Before I say anything else, let me say this: if you started reading Three Dark Crowns by Kendare Blake and put it down before finishing, pick it back up. It will be worth it.
Three Dark Crowns is a dark, Game of Thrones-esque tale of the Island of Fennbirn and its triplet queens, who in every generation must fight to the death to determine the Queen Crowned. Each sister represents a traditional family on Fennbirn as well as a category of magic: Mirabella is an elementalist, Katharine a poisoner, and Arsinoe a naturalist. The story follows the perspectives not only of the triplets destined to kill each other, but also several of their followers and companions, who all have a stake in their queen winning.
Three Dark Crowns caught my interest the moment I first picked it off a shelf, and it instantly earned a place on my book wish list. However, when I started reading, the excitement wore off. I wasn't prepared for the many POVs, the triplet queens seemed nowhere near as impressive as their descriptions on the book jacket. Despite the detailed worldbuilding, I couldn't attach myself to the story.
Thankfully, I kept reading. I let go of the story I expected to read and adjusted to the story Kendare Blake wished to tell. Not only does Blake build an interesting and believable world, but she creates an atmosphere that sets this world apart from others and sucked me in the further and further I read. Plotting families willing to do whatever it takes to crown their queen, unpredictable magic, an island seemingly alive and unwilling to let the queens go, queens who do not live up to expectations and another who has no desire to kill her sisters--all of these factors combine to form an intriguing setting with provocative characters.
The atmosphere of Three Dark Crowns truly makes the story and builds the conflict. Blake manages to construct this atmosphere while revealing new character aspects, foreshadowing future incidents, and breathing life into a twisted world. This off-putting yet addictive atmosphere primarily arises from the characters scheming to assist the queens, the various systems of magic, and the Island of Fennbirn itself.
Although I did not expect the plethora of characters involved in Three Dark Crowns, their varying personalities and methods of scheming add a dark twist to the story. Madrigal never fit her role as a mother, but delves into low magic to assist Arsinoe, and through her, Jules. High Priestess Luca comes across as a gentle, grandmother figure to Mirabella, yet agrees with Rho's plan to tear Arisnoe and Katharine apart in order to make Mirabella a White-Handed Queen. Cold Natalia will poison anyone in her path, but the subtle hints of her motherly love for Katharine define her.
"Arsinoe never thinks of Madrigal as beautiful, though many, many people do. "Beautiful" is too gentle a word for what she is."--Kendare Blake, Three Dark Crowns pg. 80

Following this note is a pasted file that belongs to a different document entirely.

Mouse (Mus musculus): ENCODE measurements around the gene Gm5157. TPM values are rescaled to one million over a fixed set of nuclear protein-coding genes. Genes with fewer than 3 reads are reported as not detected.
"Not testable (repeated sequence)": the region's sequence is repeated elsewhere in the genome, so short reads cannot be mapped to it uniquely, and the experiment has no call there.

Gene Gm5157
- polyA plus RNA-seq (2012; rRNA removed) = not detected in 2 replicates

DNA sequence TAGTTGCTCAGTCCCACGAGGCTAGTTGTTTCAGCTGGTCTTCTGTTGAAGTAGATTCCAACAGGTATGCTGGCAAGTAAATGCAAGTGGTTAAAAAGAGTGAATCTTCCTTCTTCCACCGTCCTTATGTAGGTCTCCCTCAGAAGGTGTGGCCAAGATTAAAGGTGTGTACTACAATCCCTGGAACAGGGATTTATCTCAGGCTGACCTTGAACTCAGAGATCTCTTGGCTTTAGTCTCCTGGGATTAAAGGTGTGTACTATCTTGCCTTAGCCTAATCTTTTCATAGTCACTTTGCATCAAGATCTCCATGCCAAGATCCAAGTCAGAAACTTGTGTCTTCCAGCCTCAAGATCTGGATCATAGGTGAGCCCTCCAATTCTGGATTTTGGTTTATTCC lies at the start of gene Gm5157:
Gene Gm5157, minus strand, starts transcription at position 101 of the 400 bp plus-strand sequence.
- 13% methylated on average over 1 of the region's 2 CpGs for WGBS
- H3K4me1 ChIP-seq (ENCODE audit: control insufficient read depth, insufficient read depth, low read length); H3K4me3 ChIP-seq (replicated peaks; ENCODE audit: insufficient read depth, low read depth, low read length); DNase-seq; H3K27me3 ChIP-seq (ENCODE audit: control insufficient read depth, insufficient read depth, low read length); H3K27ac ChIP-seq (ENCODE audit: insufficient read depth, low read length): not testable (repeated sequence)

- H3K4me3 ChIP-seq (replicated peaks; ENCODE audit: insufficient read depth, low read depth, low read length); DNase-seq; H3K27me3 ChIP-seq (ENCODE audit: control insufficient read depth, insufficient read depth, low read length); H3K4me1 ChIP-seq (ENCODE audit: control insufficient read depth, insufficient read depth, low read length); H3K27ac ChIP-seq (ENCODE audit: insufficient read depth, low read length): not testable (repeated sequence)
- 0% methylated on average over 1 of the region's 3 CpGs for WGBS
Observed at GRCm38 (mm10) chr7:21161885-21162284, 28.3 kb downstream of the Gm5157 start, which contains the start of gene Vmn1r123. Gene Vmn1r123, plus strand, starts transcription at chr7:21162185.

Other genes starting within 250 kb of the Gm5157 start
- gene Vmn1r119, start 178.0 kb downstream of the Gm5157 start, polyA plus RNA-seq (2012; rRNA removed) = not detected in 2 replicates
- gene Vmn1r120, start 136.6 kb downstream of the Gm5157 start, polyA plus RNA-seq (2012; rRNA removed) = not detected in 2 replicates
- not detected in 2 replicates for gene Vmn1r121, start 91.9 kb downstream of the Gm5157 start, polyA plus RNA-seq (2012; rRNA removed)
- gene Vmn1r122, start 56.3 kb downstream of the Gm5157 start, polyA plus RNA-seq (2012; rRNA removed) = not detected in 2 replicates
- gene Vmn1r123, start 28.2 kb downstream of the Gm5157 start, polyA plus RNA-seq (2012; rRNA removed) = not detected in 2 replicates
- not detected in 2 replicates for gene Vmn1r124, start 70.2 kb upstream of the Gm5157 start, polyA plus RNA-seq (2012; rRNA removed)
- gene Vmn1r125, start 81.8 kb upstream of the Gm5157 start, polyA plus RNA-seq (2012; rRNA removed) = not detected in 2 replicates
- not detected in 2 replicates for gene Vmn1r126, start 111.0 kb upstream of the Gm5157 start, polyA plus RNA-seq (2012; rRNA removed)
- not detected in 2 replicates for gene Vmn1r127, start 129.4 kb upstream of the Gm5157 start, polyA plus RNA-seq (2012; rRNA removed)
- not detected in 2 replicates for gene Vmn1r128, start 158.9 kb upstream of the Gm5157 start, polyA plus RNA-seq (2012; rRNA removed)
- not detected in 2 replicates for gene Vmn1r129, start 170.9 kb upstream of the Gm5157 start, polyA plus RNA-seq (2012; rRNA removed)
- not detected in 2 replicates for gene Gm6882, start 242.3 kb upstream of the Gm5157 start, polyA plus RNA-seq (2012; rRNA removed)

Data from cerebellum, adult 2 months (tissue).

The various groups of magic add further depth and intrigue to these characters, and the interests of the queens. Beyond the three primary categories--elementalists, poisoners, and naturalists--the war gift is powerful yet fading and the oracle gift supposedly turns queens insane. Among all of these powers, even the ungifted can perform low magic, but beyond the blood given to empower it, it often involves a greater sacrifice.
"Now that the magic is made, it feels wrong. A crooked thing, twisted through with good intentions. She does not know why she did it. She has no excuse, except that it was easy, and nothing has ever come easily to her before."--Kendare Blake, Three Dark Crowns pg. 85
Blake weaves the same twisted nature of Three Dark Crown's characters and magic into the Island of Fennbirn itself. Throughout the story, the island seems more and more alive, and it wants its queens too much to let them go. The mist surrounding the island captures Arsinoe during multiple attempts to escape, and the Breccia Domain holds the bodies of dead queens and calls to Katharine when she first glimpses it. The life of Fennbirn makes the entire story feel more alive because the characters themselves are not the only entities with something to gain or lose.
"The Breccia Domain feels. The Breccia Domain is, in that way that so many other sacred places on Fennbirn are, but the Domain is where all those other places connect. It is the source. Had Katharine been raised in the temples like Mirabella, she might have better words for the hum in the air and how it makes the back of her neck prickle . . .
Three Dark Crowns drew me in, and its sequel One Dark Throne left me speechless. Kendare Blake creates a living world with multi-faceted characters that are impossible to root entirely for or against. I completely recommend adding it to your TBR shelf. Head to your local bookseller or library, or find it online at Amazon, Barnes & Noble, or other online booksellers. Also check out Kendare Blake's website for more information on her and her other work.
What are your thoughts? If you've read Three Dark Crowns, how did it come across to you?
I write YA fantasy and contemporary fiction. This blog is dedicated to thoughts and advice on writing and publishing, as well as various interests related to the world of Young Adult.